Britain’s Public Health Service at 75: On life support?

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Britain’s much-loved but troubled National Health Service (NHS) marks 75 years on Wednesday since it was founded as the West’s first universally independent health care system.

In a secular age, the NHS is the closest thing Britain has to a national religion – it is dearly loved, with more public support than the royal family or any other British institution.

It was founded three years after World War II by a pioneering Labor government on the principle that everyone should have free access to high-quality health care funded by general taxation.

Prime Minister Rishi Sunak, whose parents are an NHS doctor and pharmacist, paid tribute last week when he unveiled a 15-year plan to recruit hundreds of thousands of new health workers.

“Every minute of these 75 years, the NHS has been kept going by the millions of people who have worked for it. On behalf of a grateful public, thank you,” he said.

“I feel a strong sense of responsibility to ensure that their legacy lives on. And to ensure that the NHS is there for our children and grandchildren as it was for us.”

Like Sunak’s parents, the migrant workers who helped shape Britain’s landscape in the post-war decades were crucial to the early growth of the NHS.

His centrality to national life was highlighted by a memorable dance sequence involving NHS staff and patients at the opening of the 2012 London Olympics.

Just in time for Christmas 2020, when crowds clapped at their doors, a year to pay tribute to medical professionals fighting the Covid-19 pandemic, Justin Bieber remixed his “Saint” with the NHS Choir.

A sick condition

Sunak’s new workforce plan, however, is an acknowledgment that the NHS is under unprecedented pressure following the pandemic, even though the government spends almost 12% of its budget on healthcare – by far its biggest item.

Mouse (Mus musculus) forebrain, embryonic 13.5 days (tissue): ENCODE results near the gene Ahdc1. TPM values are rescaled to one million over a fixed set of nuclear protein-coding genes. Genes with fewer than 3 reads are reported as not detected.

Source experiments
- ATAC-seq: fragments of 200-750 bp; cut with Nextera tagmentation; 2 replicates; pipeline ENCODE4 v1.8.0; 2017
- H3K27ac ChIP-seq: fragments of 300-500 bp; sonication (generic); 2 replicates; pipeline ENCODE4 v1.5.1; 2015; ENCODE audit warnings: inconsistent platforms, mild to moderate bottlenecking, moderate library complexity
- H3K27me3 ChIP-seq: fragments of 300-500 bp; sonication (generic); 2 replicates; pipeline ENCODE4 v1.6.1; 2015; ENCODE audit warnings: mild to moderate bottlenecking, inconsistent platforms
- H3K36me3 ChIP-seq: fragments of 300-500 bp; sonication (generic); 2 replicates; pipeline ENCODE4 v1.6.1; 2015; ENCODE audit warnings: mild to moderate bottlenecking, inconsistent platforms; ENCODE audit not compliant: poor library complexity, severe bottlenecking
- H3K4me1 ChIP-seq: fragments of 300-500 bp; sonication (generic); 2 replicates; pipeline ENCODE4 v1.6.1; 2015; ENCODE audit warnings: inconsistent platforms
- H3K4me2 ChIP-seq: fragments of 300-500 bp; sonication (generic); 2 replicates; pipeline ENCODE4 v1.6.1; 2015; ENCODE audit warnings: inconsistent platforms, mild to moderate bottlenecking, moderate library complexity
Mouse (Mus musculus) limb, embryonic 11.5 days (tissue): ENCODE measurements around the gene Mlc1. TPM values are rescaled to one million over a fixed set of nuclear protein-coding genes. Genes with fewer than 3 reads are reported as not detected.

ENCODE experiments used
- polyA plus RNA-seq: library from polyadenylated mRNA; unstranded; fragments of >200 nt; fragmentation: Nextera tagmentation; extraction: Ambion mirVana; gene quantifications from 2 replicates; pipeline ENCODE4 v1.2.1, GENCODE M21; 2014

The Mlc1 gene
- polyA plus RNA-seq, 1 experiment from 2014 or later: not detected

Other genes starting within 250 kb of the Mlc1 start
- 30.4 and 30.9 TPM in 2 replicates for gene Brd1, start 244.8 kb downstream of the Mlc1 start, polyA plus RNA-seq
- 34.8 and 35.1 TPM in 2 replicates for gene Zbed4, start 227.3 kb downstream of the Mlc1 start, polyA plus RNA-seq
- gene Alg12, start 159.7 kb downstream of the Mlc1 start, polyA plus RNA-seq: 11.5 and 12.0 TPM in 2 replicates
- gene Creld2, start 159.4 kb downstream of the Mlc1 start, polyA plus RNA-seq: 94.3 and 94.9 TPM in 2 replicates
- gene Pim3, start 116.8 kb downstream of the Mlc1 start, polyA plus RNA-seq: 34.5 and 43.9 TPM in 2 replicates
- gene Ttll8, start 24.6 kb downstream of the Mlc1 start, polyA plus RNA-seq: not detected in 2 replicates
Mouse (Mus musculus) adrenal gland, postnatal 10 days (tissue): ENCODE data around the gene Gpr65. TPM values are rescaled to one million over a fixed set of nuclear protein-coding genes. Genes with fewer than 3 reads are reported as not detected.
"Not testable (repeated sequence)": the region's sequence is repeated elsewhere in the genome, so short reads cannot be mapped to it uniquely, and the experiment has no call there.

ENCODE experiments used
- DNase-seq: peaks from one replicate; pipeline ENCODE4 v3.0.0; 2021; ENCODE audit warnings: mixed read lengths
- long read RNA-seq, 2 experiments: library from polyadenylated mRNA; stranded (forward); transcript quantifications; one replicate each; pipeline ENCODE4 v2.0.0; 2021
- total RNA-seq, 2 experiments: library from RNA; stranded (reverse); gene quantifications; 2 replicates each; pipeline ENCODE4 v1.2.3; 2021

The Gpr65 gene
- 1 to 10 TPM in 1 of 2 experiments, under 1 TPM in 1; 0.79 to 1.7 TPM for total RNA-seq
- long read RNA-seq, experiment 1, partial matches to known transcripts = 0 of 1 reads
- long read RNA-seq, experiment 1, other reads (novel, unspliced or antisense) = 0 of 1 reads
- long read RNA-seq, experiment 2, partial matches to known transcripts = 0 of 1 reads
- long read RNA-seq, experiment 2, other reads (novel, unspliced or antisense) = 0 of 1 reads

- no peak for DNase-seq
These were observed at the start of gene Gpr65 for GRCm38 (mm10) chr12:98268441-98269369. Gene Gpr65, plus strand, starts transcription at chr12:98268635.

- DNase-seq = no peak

Unethical doctors and nurses struggle for better wages, an aging and unfit population requires more complex treatments, cancers go undiagnosed due to a lack of scanners, and hospitals are crumbling.

Sumi Manirajan, vice-chairman of the British Medical Association’s junior doctors committee, accused Sunak’s Conservative government of undervaluing doctors.

“This will result in doctors leaving the country, going abroad, to Australia, New Zealand, Canada and actually the people,” she told AFP at a doctors’ protest.

“Government (ministers) may use private health care but the average citizen in the UK uses the NHS, relies on the NHS.”

In a 75th anniversary report by the King’s Fund charity, it compared the health systems of 19 similar countries and found that Britain is in dire straits.

It cites data showing the UK has the second-worst death rate for stroke and heart attack.

The UK has “the lowest number of nurses and doctors per capita compared to its peers” and four times fewer hospital and intensive care beds than Germany, the report said.

But There has been support for radical reforms in Britain, such as a shift to a hybrid funding model, where patients pay for some of their treatment through insurance, as is the norm elsewhere.

More than 3,000 respondents, fully 93 percent, believe that the NHS should remain free in the area of ​​care based on general taxation, according to the British annual survey of social attitudes last year.

But the authority’s survey showed 51 per cent were dissatisfied with the quality of care, particularly with appointment times to see general practitioners and hospital doctors.

Terminal rejection?

Sunak is fighting doctors’ pay demands as the UK struggles to control inflation and his government is pouring “record sums” into the NHS.

But it needs to modernize its services with better use of digital technology, including artificial intelligence, he said on Friday.

Sunak argued that his workforce plan would make the NHS fit for “the next decade”. But some on the front lines offer a much bleaker forecast.

“Currently, as a functional, universal public service, the NHS is failing,” geriatrics consultant David Oliver said in 2015. BMJMedical journal.

“He may not be in end-of-life care, or his financial or political support will be removed, but without immediate action and long-term thinking, he will not see his 85th birthday.

Magazine Information:
British Medical Journal (BMJ)


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